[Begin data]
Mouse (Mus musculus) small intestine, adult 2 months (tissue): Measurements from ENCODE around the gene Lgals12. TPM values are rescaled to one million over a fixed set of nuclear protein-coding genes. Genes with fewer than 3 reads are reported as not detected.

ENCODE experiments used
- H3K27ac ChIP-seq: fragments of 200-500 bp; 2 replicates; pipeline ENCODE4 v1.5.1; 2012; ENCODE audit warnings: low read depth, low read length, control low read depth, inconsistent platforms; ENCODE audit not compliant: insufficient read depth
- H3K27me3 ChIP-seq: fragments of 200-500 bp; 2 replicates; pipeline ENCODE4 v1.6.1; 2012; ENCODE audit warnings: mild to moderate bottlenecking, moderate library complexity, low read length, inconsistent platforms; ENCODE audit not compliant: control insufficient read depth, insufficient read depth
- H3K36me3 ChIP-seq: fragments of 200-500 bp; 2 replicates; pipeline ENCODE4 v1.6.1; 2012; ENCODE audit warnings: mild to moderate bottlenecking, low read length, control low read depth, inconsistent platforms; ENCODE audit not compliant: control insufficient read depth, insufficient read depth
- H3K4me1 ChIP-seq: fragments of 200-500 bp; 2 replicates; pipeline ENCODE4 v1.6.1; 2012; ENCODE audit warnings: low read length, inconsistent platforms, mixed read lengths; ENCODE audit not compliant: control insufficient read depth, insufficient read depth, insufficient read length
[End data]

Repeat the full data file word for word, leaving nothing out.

Mouse (Mus musculus) small intestine, adult 2 months (tissue): Measurements from ENCODE around the gene Lgals12. TPM values are rescaled to one million over a fixed set of nuclear protein-coding genes. Genes with fewer than 3 reads are reported as not detected.

ENCODE experiments used
- H3K27ac ChIP-seq: fragments of 200-500 bp; 2 replicates; pipeline ENCODE4 v1.5.1; 2012; ENCODE audit warnings: low read depth, low read length, control low read depth, inconsistent platforms; ENCODE audit not compliant: insufficient read depth
- H3K27me3 ChIP-seq: fragments of 200-500 bp; 2 replicates; pipeline ENCODE4 v1.6.1; 2012; ENCODE audit warnings: mild to moderate bottlenecking, moderate library complexity, low read length, inconsistent platforms; ENCODE audit not compliant: control insufficient read depth, insufficient read depth
- H3K36me3 ChIP-seq: fragments of 200-500 bp; 2 replicates; pipeline ENCODE4 v1.6.1; 2012; ENCODE audit warnings: mild to moderate bottlenecking, low read length, control low read depth, inconsistent platforms; ENCODE audit not compliant: control insufficient read depth, insufficient read depth
- H3K4me1 ChIP-seq: fragments of 200-500 bp; 2 replicates; pipeline ENCODE4 v1.6.1; 2012; ENCODE audit warnings: low read length, inconsistent platforms, mixed read lengths; ENCODE audit not compliant: control insufficient read depth, insufficient read depth, insufficient read length